Managing the impact of what other people say and do is a part of our journey of living with loss.
At the hardest times – and certainly during the early times following our bereavement – it’s not surprising that we are affected negatively by other people’s lack of kindness or insensitivity.
We might not even realise that it’s their problems that are making them behave the way they are, and we might instead blame ourselves. The truth is that the insensitive comments and odd behaviours of those around us are a reflection of their own personalities and/or their coping skills and/or their attitudes to death in general, rather than anything much to do with us or the person we’ve lost.
Still, as we have no magic wands to transform them into kindly saints, what we do next is our challenge.
The hedgehog’s first defense is getting away. If comments/interactions are upsetting us, then it’s not a bad idea to protect ourselves by avoiding the company of those who are hurting us (if that’s possible – if they share our home it’s not!).
Avoiding certain individuals is probably healthier than getting ourselves all tied up in knots and clamming up, avoiding people altogether. (Think of that hedgehog rolled in a tight ball, spikes sticking outward.)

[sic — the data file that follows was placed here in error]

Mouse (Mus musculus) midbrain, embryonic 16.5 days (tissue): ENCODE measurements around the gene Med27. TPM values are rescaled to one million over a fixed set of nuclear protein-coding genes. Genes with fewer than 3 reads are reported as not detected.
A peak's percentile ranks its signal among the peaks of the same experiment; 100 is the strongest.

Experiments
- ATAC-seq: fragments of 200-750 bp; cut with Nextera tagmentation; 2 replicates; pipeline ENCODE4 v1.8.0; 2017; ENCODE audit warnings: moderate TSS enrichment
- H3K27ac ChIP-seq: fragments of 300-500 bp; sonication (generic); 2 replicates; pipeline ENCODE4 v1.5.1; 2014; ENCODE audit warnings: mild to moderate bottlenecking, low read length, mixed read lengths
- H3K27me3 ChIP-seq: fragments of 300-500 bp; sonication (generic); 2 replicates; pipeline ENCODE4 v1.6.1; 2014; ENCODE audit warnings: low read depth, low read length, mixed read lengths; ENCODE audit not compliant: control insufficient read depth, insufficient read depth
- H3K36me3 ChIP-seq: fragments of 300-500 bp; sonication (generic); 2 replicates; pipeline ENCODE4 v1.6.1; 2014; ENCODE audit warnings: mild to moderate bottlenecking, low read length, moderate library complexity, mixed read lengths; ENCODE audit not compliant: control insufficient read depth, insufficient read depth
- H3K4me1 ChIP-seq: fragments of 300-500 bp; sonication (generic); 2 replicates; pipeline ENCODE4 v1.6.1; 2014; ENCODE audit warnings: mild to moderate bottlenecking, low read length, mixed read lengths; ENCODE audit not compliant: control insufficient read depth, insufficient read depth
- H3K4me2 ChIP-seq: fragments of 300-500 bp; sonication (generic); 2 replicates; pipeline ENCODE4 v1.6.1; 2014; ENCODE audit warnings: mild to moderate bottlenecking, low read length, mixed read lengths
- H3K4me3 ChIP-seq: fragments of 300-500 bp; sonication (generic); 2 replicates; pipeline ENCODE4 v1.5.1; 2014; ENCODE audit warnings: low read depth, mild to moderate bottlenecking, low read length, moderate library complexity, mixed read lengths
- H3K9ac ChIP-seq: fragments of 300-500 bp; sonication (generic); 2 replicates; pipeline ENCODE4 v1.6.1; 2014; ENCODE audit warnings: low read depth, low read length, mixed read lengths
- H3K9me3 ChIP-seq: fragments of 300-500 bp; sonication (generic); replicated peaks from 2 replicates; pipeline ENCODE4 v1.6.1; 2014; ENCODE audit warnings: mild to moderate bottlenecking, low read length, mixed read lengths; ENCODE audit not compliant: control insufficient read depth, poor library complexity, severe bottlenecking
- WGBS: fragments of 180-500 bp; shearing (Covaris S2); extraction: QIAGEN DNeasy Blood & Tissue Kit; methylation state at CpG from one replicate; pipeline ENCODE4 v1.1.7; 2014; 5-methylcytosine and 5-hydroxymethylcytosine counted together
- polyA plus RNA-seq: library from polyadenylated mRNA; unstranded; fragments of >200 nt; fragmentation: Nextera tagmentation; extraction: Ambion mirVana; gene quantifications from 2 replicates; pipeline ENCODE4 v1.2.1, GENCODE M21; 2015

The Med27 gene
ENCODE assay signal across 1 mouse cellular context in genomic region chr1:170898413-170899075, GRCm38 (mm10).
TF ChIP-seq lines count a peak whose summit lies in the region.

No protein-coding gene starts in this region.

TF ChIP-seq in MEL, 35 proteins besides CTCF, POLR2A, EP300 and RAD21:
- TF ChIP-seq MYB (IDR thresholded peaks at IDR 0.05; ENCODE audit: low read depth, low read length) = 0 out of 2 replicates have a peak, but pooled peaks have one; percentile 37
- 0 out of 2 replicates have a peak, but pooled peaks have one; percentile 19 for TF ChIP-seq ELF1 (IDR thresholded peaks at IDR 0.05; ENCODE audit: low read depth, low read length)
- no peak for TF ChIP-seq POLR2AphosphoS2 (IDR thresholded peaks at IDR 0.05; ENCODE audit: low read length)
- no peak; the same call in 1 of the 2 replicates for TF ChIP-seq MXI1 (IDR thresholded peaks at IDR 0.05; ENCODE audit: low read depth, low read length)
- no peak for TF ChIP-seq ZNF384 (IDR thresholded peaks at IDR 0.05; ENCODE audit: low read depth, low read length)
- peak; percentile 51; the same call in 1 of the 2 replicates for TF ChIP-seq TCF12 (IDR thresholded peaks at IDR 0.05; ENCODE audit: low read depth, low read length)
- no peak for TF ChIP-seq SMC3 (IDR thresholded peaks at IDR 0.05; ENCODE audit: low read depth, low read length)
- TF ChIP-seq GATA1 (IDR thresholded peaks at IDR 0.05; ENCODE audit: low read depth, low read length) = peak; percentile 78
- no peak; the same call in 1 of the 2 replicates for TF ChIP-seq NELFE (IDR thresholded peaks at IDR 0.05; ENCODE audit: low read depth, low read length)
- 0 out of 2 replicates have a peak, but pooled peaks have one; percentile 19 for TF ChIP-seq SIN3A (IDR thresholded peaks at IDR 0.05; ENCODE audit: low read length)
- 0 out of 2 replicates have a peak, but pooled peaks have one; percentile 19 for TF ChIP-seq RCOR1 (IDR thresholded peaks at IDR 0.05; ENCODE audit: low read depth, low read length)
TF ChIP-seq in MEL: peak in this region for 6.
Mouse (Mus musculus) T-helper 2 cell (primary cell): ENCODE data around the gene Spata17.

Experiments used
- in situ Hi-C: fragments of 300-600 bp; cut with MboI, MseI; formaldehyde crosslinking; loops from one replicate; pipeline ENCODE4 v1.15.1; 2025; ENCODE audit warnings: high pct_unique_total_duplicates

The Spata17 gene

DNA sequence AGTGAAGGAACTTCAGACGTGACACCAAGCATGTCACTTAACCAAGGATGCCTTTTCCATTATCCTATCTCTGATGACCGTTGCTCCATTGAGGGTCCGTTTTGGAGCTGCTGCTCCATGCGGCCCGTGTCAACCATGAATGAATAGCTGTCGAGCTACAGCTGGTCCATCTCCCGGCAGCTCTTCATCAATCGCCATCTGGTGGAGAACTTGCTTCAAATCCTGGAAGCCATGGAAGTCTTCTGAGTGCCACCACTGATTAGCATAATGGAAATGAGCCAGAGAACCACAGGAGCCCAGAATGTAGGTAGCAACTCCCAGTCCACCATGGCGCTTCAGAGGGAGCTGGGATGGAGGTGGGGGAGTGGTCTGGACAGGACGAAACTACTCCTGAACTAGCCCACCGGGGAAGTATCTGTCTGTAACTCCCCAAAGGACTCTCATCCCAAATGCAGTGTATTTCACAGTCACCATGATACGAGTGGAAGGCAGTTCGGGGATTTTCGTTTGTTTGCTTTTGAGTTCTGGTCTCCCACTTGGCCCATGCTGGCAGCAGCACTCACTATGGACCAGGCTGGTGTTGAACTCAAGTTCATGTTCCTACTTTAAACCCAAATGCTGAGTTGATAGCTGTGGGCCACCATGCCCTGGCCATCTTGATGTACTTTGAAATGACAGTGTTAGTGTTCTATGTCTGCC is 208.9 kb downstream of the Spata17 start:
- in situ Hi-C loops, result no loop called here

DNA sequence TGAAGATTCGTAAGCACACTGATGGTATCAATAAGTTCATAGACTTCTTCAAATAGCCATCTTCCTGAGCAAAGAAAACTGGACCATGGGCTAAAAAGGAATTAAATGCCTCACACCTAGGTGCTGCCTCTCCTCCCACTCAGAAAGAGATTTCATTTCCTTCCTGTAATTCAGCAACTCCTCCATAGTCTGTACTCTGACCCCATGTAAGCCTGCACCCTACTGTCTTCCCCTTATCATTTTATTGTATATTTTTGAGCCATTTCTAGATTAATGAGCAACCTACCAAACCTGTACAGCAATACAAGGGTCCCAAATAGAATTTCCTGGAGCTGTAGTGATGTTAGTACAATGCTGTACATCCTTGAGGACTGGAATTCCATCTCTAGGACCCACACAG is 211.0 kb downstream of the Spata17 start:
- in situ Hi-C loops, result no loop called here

But while such a ‘get away’ strategy might be okay for now, it’s not a long term plan.
Generally speaking, we need both solitude and friendship. Human beings are relational creatures. We draw strength from our interactions with each other, even though not all of those interactions are helpful. We do need each other. Having social relationships, imperfect as they are, will help us avoid the isolation and loneliness that can be another very sad long-term consequence of bereavement.
Our self-confidence and resilience have taken a big battering by the death of our loved one. But as we live with our loss and find ways to cope, our resilience will rebuild. We might find that eventually other people’s actions and comments don’t bother us as much as they did before. We don’t get quite as offended. If we can survive a coffee with ‘that’ person who until now we’ve been avoiding, it probably means we are more resilient than we were, and that’s a good thing. It’s going to be better for us – emotionally, psychologically and socially – when we find that we no longer need to run off or clam up, even in the face of silly statements, insensitive questions, and thoughtless behaviour. It’s something to aim for, even if such calmness seems far off at the moment.
In the meantime, it’s important to find people we can talk with who do understand, so that at least on some occasions, we can relax and be ourselves. Hopefully we have at least one friend or family member who is able to treat us with the kindness and understanding that we need. If not – or in addition – we might want to seek out new friendships amongst others who are similarly bereaved. A hedgehog sanctuary, perhaps! (Links for places to meet people.)
Resources for “other people”
It can be a good idea to keep educating our friends about grief, and helping them realise what does and doesn’t help us. Not everyone will be open to this, but if they are, we will all be beneficiaries.